FOM: deflationism and truth

Volker Halbach Volker.Halbach at
Tue Jan 26 11:09:42 EST 1999

I will comment on the postings by Neil Tennant (Mon, 11 Jan "more on
reflection, prosentences etc.") concerning deflationist theories of truth
and their relation to reflection principles.

In general there are very differing view on what deflationism is. But I
think it makes good sense to say that a deflationist theory of truth must
be at least conservative. Deflationists also often claim that the only
purpose of the truth predicate is the expression of infinite conjunctions
and disjunctions. There are conservative theories of truth that can serve
this purpose in a certain sense *and* be conservative, namely the theory of
T-sentences (as I have argued in my paper "Disquotationalism and Infinite
Conjunctions, to appear in Mind), but nevertheless I do not believe in the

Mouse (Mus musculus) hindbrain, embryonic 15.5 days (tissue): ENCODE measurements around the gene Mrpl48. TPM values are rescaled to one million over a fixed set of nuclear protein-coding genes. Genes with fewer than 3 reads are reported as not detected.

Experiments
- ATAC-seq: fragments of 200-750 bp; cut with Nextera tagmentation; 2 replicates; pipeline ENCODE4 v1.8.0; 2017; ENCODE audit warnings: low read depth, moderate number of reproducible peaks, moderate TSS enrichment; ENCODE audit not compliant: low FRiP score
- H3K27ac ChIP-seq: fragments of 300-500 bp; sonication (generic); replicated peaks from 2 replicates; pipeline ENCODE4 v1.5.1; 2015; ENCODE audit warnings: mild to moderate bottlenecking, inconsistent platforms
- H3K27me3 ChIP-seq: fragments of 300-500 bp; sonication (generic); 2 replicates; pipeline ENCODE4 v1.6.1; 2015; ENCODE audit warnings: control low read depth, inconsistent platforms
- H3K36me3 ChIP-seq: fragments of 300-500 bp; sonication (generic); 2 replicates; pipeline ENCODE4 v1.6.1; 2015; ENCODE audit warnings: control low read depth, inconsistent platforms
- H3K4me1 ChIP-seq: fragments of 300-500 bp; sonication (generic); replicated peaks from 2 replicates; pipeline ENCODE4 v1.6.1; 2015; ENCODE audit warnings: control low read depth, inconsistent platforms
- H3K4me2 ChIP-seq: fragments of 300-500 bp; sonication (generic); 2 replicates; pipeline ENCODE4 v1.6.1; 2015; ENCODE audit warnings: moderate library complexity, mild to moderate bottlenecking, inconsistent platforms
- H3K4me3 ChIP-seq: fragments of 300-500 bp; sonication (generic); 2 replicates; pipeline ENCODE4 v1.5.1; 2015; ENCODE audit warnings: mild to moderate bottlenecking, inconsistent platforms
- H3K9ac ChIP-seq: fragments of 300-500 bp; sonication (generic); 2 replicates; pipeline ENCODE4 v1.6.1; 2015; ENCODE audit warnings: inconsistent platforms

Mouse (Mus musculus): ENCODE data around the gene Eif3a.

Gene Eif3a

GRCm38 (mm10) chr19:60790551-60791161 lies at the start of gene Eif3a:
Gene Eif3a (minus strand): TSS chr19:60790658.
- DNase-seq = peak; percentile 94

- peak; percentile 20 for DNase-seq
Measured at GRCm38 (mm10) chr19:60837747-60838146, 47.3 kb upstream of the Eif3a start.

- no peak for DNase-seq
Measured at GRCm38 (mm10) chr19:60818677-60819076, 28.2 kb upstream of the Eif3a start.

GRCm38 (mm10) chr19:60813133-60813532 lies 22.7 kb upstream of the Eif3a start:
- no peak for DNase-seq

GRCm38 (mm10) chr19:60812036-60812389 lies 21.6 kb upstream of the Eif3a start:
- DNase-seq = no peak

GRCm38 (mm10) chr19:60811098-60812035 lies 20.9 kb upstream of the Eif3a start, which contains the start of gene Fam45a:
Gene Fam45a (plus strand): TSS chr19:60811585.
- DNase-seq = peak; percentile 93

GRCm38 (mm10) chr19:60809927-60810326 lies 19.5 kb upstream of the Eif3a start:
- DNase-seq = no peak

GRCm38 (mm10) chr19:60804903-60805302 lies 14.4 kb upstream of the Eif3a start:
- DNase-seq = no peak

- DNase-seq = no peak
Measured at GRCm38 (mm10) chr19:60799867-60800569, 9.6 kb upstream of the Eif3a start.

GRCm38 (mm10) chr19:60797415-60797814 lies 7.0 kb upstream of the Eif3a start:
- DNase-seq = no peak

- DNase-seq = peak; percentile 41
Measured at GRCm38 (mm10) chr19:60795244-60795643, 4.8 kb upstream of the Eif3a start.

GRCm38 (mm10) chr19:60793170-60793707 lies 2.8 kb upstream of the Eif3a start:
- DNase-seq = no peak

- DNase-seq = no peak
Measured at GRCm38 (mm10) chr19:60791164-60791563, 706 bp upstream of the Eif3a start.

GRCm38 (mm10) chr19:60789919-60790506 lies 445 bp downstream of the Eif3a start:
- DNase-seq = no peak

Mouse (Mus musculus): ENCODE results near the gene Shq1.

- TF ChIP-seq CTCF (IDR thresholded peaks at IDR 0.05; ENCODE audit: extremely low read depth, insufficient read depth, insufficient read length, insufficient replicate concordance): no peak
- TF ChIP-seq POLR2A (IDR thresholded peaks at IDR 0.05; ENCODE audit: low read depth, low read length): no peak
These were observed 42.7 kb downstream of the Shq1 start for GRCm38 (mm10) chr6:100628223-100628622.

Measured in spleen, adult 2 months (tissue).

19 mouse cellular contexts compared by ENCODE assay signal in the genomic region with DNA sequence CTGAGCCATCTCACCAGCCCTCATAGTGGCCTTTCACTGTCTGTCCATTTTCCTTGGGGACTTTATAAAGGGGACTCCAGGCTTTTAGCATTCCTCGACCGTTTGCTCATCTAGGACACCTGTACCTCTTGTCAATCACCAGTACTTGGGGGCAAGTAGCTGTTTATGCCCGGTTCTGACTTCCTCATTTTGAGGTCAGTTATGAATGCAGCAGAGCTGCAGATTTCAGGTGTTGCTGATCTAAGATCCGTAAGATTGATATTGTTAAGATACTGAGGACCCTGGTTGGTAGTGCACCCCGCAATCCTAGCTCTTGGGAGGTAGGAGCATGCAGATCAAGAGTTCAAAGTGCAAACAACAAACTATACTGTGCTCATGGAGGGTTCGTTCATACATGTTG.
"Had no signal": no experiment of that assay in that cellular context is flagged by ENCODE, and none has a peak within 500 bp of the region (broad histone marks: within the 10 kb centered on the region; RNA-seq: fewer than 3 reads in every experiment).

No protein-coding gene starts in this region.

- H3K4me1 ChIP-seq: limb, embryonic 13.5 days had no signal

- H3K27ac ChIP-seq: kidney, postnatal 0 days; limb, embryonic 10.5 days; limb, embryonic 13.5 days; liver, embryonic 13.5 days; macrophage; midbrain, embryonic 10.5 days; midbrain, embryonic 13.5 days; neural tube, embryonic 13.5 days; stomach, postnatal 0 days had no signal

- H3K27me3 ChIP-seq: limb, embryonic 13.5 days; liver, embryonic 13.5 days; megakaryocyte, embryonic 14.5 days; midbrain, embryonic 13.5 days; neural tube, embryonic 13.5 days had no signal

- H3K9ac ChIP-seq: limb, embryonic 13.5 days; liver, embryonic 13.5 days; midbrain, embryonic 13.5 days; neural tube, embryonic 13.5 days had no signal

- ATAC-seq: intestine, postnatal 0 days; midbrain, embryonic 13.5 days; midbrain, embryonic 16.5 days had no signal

disquotationalist theory, because truth can do more: we cannot only use it
for proving consistency of the original theory in the language without
truth, but we might even be able to replace talk about sets by talk about
truth, as I have indicated in my posting from Thu, 14 Jan "truth
predicates, predicativity and reflection". E.g. the "Tarskian" axioms of
truth are already much stronger than the T-sentences and not conservative
over PA (if we assume that also the induction scheme has be extendend to
the new language). Thus: no hope for deflationism, if it is parsed as
conservativity (or something implying conservativity).

Neil Tennant wrote:

>But it can be shown (or so I would argue) that a truth-avoiding
>prosentential extension of PA allows one to formalize quite faithfully
>the so-called "semantical argument" for the truth of the independent
>G"odel sentence, and also the meta-argument for the consistency of
>PA. In so far as prosententialism is very close in spirit to
>deflationism, this might show deflationism to be less vulnerable to
>refutation via the G"odel phenomena than Shapiro seems to suggest.

The only conclusion I draw from is that the prosentential extension of PA
is also not deflationist, even if this theory looks innocent to some people.

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